Losing my Identity (Scandanavia)

Imagine a world where being 180cm, 60kg, with long blonde hair, makes you AVERAGE. In Scandinavia, for the first time in my life, I felt short. It was a strange feeling. Used to towering over people and always kind-of standing out because of my height, blending into the crowd provoked a new stream of thought.

It got me thinking about my identity, and the definitions of “self” in relation to “other”. While we tend to be drawn to people that are similar to ourselves, we tend to define ourselves by the points of difference.

In Japan I had a very strong identity – not only was a foot taller than most people around me, I also had very different hair, eye, skin colour, facial features, etc.


In South America my identity based on difference was much like Japan – eyes looking towards me with a sense of curiosity.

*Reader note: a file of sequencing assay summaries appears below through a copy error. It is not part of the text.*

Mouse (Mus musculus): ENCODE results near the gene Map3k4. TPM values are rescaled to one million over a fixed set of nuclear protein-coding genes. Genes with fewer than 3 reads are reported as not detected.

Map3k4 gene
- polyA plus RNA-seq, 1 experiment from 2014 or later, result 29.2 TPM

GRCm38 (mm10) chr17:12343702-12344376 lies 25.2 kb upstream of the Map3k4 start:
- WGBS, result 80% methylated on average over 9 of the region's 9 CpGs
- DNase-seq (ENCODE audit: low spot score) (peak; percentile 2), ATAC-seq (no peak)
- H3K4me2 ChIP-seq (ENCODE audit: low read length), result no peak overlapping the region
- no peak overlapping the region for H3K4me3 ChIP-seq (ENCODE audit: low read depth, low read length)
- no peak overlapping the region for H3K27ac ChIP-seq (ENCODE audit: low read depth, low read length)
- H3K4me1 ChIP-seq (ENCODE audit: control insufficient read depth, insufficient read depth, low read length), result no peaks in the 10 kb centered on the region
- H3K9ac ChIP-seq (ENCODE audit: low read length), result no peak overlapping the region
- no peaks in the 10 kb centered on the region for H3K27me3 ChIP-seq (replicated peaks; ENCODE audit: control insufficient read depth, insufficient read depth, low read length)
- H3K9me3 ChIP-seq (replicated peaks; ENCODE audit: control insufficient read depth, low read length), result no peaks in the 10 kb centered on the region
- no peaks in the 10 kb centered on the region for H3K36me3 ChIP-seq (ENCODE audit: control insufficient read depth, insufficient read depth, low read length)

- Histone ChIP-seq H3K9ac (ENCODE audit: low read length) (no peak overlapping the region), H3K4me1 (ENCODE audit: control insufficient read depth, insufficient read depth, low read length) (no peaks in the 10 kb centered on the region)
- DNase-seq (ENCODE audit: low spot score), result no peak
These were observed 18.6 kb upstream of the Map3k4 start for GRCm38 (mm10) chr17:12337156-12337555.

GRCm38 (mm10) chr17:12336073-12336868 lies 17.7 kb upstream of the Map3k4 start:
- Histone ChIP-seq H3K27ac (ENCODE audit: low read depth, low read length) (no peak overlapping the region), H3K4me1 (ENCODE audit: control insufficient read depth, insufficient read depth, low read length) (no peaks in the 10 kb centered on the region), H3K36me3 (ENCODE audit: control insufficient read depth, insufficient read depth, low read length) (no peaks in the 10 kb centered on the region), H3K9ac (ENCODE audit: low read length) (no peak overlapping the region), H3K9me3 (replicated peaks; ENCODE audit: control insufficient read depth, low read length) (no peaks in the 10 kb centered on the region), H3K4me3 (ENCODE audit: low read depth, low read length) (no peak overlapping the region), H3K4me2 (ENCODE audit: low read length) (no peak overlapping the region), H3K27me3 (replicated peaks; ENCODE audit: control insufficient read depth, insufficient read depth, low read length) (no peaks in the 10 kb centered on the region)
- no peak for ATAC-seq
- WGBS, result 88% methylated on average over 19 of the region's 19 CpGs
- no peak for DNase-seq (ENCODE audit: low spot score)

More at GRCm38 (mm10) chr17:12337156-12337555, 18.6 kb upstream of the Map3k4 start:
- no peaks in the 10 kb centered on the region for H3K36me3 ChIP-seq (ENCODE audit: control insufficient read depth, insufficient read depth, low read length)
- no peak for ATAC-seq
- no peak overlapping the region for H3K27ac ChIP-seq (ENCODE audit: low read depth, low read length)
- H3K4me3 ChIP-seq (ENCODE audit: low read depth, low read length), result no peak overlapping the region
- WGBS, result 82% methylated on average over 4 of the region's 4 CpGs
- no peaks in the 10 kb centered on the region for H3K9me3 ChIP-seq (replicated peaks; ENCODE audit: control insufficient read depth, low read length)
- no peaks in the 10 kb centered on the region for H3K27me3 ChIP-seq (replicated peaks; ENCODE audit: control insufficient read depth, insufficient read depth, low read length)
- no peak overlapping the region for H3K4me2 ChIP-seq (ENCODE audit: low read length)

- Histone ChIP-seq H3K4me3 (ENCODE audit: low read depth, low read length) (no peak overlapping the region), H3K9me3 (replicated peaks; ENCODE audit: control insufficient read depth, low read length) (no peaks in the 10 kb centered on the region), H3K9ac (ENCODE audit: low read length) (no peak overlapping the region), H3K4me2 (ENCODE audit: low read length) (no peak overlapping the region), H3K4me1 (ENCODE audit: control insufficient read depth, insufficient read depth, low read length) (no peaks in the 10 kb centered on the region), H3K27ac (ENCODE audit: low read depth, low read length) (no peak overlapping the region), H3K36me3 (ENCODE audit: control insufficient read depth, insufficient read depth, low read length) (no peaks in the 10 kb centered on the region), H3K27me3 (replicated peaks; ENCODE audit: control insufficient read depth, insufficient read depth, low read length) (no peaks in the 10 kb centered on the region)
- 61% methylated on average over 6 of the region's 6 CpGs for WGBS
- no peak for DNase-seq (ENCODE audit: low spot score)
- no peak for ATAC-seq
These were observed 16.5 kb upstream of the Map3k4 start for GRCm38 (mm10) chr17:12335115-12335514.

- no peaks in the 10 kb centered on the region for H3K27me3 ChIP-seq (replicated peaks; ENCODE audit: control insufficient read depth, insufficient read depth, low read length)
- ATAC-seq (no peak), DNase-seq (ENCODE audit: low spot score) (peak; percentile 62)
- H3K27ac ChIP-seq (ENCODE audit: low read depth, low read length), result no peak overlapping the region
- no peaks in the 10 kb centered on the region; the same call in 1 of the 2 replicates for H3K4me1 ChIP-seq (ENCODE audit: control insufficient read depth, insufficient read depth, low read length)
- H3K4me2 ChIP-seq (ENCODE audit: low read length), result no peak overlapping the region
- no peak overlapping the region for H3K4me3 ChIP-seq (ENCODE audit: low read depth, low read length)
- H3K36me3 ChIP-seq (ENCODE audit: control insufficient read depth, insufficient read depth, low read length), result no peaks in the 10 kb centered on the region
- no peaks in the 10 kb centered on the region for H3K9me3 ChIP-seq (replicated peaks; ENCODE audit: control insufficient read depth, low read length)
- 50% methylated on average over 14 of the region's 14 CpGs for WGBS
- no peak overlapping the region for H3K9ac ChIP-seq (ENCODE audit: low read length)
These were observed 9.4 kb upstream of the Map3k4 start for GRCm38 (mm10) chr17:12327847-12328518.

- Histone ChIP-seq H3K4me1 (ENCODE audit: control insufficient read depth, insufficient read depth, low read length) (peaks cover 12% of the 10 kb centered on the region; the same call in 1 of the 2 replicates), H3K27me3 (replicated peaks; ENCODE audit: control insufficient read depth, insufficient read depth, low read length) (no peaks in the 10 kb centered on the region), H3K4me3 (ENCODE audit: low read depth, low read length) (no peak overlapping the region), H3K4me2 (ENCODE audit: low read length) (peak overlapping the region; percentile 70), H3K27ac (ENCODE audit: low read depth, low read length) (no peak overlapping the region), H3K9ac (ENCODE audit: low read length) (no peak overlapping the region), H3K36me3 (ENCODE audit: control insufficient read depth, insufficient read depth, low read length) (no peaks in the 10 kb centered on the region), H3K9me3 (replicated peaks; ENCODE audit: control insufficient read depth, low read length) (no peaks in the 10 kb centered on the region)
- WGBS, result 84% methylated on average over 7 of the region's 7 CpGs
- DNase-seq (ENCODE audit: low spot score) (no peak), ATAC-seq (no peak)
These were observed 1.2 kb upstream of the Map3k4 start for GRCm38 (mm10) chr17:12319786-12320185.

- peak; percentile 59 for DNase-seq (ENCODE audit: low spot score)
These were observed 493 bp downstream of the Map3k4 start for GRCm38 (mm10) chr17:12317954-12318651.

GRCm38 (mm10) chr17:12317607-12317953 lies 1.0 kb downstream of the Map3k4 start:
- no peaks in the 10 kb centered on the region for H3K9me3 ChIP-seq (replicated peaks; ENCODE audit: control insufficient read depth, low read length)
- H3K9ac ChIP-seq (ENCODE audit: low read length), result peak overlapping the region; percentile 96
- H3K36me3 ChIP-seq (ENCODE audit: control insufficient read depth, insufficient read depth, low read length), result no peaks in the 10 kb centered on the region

In Sydney, and even in Paris and most countries I’ve visited, I’m still considered tall, and combined with a quirky hair cut and dress sense, eyes tend to look my way.

In Stockholm and Copenhagen I blended into the crowd more than I have ever before. My ego wasn’t really sure what to make of it. On one hand it was nice to feel unnoticed, to feel I am just like everyone else. On the other hand I started to question: what is it that makes me me?

It made me realize that the characteristics and stories that define me are completely inseparable from the people I am surrounded by.

I guess it’s the same for lots of ways we define our identities:

If you get the highest grades class B you feel smart. If you get the lowest grades in class A you feel dumb, even if you are smarter than all of class B.

If you have a house and a car, but they are not as nice as your friend’s house and car then you feel poor. If you have food and your friend doesn’t, you feel rich.

Surrounded by beautiful people you feel ugly, surrounded by beautiful people you feel ugly.

You think your “individual identity” is you, but really you don’t know who “you” are without knowing something about the people around you.

Everything is RELATIVE, even “YOU” and “ME”.

So that was my take-away lesson from Stockholm and Copenhagen. Above and below are some photos of Lisa, my friend of over twenty-years, and our little adventures in Copenhagen and Stockholm.


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